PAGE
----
Welcome to a different world. It’s not even the same physical environment I worked in last year. Gone are the days of the daily commute and bustle of an office to work in. We may all get back to it one day, but many of us have been transformed in reaction to the COVID-19 pandemic that bit in anger 15 months ago for the UK. Home-working, loungewear, and online grocery shopping; all a new normal. New jobs created in delivering goods, teachers adapting to online pedagogy and technology-enhanced-learning, and suddenly everyone lives in a house with a blurry background. A review of railway ticketing options was the news today. Part of me embraces all this. And yet, we’ve lost something.
A good portion of what I enjoy is the moment a spark is generated. Creative aspects are not developed like walking in to a room with a roaring fire. A great idea grows from the initial actions that cause the creation of the spark. Even before that, the intention is there to ignite something. Being in the right headspace, in the right light, the right room, the right company; any or all of the above essential to the process of bouncing an idea around. I’ve missed that.
Now I’m the first person to say that I rarely switch off from developing an idea or creating a solution to a challenge. But I’m learning that home isn’t necessarily the perfect environment I initially thought it could be. Sure, on paper, working solely from home sounds great. I save two hours a day, and probably £800 a year by not commuting. I’ve also taken my three days of university work and spaced it out over the rest of the week, even encroaching in the weekend evenings, when the mood takes me. Less of a three course meal, more of a vocational grazing. And yes, I’m catching a few interactions on Zoom, but they aren’t the rich and heady mix of social cues and subtle signals that conceive an idea.
Will teleconferencing lead to a slow decay of creative ideas? Will the world polarise into those that can bake a good idea in this new world, and those who cannot? To what extent will those who have access to the coffee shops, open-plan offices, and shared workspaces thrive and dominate the field for new creative ideas? Further what skills are we losing without the social synergy? Do I feel lazier and less disciplined after 15 months? Have I chosen to refocus on my work goals? Do I feel as confident in my personal and professional skills now? Have I pinned down much inspiration to a board in the last year? So much change, and its inevitable consequences.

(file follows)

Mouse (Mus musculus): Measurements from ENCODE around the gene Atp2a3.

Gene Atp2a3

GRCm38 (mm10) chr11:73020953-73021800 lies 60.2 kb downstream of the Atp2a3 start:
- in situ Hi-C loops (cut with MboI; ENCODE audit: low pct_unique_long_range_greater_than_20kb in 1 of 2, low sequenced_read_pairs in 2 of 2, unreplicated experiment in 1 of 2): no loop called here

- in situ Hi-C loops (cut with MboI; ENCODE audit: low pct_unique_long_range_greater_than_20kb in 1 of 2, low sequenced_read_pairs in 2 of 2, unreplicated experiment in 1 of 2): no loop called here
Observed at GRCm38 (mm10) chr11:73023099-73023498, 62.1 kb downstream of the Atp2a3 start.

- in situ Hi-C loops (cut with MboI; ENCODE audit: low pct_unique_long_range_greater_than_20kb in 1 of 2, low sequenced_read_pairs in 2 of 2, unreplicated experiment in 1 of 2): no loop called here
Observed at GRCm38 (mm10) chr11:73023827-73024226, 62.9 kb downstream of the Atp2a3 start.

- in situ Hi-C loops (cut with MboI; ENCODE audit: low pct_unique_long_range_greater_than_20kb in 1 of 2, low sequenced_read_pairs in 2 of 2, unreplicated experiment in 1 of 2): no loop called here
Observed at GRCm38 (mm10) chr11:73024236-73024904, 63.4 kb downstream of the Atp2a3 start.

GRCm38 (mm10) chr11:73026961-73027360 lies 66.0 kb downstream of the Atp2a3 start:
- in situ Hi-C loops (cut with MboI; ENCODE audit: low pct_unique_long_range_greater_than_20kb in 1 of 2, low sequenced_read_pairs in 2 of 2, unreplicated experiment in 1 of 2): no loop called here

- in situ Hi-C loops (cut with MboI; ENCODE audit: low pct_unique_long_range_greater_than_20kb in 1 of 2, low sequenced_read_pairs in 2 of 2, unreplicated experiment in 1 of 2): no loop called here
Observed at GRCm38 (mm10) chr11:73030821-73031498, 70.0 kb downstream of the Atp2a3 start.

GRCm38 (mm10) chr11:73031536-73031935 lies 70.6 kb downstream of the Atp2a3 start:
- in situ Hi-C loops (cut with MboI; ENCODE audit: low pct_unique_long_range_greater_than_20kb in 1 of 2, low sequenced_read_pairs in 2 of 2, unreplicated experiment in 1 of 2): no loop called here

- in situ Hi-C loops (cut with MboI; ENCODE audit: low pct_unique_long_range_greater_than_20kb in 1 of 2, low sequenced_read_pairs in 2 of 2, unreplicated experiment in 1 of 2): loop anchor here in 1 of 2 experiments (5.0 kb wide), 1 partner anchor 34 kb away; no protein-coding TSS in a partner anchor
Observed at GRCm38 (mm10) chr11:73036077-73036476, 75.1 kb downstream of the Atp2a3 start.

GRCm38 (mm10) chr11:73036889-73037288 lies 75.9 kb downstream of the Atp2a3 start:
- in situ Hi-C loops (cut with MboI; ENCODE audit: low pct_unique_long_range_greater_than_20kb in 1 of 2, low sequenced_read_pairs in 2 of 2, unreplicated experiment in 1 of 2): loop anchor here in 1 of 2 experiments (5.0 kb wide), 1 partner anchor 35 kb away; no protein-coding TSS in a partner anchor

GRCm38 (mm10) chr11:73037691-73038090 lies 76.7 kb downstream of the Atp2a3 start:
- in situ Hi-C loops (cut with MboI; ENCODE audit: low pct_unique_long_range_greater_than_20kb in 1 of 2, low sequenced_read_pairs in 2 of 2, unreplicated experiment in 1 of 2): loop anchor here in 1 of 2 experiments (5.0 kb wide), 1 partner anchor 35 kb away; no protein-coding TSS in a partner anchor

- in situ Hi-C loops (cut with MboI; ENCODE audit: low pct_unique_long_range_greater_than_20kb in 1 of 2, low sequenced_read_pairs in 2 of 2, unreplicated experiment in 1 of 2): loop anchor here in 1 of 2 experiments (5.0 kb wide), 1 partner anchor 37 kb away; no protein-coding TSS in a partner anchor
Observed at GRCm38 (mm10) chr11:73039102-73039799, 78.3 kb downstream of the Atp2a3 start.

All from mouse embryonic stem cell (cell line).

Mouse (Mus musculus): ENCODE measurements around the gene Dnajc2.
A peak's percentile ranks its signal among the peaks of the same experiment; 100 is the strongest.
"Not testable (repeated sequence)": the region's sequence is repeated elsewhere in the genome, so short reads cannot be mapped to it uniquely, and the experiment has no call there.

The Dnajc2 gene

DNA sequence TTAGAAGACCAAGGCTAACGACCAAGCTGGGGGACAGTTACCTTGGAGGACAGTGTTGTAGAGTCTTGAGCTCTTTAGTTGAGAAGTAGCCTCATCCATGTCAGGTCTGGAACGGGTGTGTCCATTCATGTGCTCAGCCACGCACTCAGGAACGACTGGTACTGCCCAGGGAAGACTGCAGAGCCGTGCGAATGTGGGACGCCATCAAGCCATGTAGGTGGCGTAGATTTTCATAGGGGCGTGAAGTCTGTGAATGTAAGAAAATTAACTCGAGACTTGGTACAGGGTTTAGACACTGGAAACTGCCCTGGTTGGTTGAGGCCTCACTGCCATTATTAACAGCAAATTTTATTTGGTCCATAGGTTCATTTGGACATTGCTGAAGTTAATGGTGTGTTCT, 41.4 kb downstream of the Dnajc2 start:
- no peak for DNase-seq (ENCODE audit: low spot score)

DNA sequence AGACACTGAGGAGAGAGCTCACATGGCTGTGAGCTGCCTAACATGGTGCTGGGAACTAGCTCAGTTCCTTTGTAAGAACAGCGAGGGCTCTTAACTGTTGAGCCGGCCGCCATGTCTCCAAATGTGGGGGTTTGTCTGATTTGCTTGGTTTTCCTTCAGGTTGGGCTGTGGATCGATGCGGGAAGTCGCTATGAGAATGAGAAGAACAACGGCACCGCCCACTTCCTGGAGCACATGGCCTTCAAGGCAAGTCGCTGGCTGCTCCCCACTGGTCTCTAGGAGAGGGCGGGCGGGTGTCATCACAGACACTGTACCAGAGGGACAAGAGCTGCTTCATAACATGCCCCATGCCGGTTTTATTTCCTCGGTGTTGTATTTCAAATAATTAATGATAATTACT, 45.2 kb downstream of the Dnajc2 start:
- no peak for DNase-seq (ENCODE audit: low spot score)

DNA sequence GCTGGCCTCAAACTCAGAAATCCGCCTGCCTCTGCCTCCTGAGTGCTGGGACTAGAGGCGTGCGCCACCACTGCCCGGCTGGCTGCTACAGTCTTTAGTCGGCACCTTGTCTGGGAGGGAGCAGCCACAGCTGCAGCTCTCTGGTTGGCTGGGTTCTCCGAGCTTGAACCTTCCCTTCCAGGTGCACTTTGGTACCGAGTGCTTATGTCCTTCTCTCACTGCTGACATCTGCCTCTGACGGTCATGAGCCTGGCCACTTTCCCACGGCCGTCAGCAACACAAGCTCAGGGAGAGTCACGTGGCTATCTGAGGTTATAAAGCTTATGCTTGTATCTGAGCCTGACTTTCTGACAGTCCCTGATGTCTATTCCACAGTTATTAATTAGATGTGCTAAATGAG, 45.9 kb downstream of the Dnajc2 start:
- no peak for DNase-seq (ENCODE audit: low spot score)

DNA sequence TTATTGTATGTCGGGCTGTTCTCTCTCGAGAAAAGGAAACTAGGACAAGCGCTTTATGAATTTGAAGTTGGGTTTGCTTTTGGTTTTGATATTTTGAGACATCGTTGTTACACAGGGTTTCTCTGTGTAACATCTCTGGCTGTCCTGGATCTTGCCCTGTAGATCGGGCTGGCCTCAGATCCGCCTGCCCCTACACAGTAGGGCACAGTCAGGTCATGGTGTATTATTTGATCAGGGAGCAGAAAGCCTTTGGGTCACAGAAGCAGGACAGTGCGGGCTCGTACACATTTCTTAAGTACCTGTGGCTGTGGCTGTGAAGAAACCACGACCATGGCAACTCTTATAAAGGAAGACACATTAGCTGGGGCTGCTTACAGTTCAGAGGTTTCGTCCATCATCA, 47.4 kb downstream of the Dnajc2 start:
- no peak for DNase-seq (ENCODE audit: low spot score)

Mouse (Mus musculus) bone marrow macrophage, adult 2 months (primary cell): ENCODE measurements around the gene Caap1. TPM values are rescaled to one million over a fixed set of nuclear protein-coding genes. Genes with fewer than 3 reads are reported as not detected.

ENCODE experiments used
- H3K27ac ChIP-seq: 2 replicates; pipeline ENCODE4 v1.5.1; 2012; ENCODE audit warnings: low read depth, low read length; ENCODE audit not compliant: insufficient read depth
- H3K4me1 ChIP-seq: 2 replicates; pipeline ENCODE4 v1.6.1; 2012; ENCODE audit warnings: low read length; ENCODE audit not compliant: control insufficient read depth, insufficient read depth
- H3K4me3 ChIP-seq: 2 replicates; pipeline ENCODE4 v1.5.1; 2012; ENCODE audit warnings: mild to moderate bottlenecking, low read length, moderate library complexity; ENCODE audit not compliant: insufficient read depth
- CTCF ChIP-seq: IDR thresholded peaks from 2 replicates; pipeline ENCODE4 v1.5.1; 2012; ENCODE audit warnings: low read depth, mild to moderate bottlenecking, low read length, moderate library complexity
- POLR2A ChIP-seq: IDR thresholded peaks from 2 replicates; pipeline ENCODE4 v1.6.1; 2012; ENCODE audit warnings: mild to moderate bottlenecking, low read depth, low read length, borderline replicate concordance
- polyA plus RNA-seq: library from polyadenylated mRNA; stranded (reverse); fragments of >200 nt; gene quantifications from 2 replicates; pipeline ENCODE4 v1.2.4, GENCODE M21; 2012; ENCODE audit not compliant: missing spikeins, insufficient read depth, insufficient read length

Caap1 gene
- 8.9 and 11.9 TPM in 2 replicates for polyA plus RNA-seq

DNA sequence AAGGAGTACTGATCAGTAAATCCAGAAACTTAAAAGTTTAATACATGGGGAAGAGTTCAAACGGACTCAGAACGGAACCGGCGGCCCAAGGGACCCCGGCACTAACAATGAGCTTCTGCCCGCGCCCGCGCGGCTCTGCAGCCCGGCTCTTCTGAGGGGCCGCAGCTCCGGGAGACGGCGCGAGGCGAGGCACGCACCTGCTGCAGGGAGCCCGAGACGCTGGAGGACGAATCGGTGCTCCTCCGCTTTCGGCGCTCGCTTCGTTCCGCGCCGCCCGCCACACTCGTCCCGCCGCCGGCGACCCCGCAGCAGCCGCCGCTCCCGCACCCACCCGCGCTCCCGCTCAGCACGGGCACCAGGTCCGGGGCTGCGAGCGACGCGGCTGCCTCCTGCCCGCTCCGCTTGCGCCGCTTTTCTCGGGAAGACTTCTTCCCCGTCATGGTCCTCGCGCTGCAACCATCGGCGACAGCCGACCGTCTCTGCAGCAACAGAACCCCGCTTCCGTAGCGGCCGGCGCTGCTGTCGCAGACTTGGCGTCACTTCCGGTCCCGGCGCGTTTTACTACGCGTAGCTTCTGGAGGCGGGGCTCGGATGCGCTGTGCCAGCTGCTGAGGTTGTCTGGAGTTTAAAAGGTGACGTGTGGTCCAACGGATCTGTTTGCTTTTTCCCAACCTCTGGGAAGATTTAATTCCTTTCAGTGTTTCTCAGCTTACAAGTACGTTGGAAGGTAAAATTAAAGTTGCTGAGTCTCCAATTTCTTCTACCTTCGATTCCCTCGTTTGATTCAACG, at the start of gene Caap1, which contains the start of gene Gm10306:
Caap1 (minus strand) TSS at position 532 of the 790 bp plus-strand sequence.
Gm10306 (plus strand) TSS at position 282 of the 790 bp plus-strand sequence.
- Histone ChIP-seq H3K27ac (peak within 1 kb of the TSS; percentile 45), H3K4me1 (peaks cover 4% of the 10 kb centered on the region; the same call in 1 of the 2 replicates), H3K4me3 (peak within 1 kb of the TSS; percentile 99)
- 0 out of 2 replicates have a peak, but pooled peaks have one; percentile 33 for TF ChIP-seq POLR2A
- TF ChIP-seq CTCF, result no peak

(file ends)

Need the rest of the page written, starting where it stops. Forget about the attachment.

It’s been hard to do the kind of work I do. I’m a massive showoff and a social animal. I’ve always kidded myself that I could work in isolation. But it’s not true. I need a crowd; three people, thirty, three hundred; it makes no difference how many, but I need them for all of my process. Just a few weeks ago I managed to get visit a school to deliver workshops. Despite my efforts, I felt unprepared, rusty. I mean the sessions went well from my perspective. Not perfect, but good. But I was thinking more about how I was doing, rather than my students. So much more time required on the chalk-face as it has been described, before I can get back to where I was. And I need to hit that now before I lose my love for what I do. If I feel I’m struggling, then imposter syndrome will take another nip at me, like it does many others. I was grateful to join Caroline at her school event this week, even if I was only there virtually. I just need to be back in schools.
But everyone has fears and reservations. Getting into visit schools is tough, even with mitigations in place. I’ve received two vaccinations now, am on the same twice-weekly home testing regime that teachers are (and students are supposed to be doing), am covered by public liability insurance, and prepare fresh risk assessments for every workshop, in every space. There is little else I can do to allay fears in gatekeepers that will allow me to return to what I need to do. And what worries me most, is that schools will soon be closed until September and the new academic year begins with full tilt teaching and little time for the enrichment activities I provide. Realistically, I’m looking at another year before I can get stuck back into work in anger. After a year of isolation, neglect, and lack of financial support for freelancers that do what I do, will the skilled workforce of science communicators all be here by that time?
These are our potential losses. A silent scream as we drift into careers that don’t bring us the joys we have now, but hopefully scratch an itch and provide for the necessities. I sound like a privileged person, who is suffering loss of a creative environment, and fulfilment in my chosen vocation. These are things that others don’t get to have, and I acknowledge that fully. I do have privilege, thanks. I’ve written this as a reflection on what I’ve lost so I can hopefully look back and see what I saved.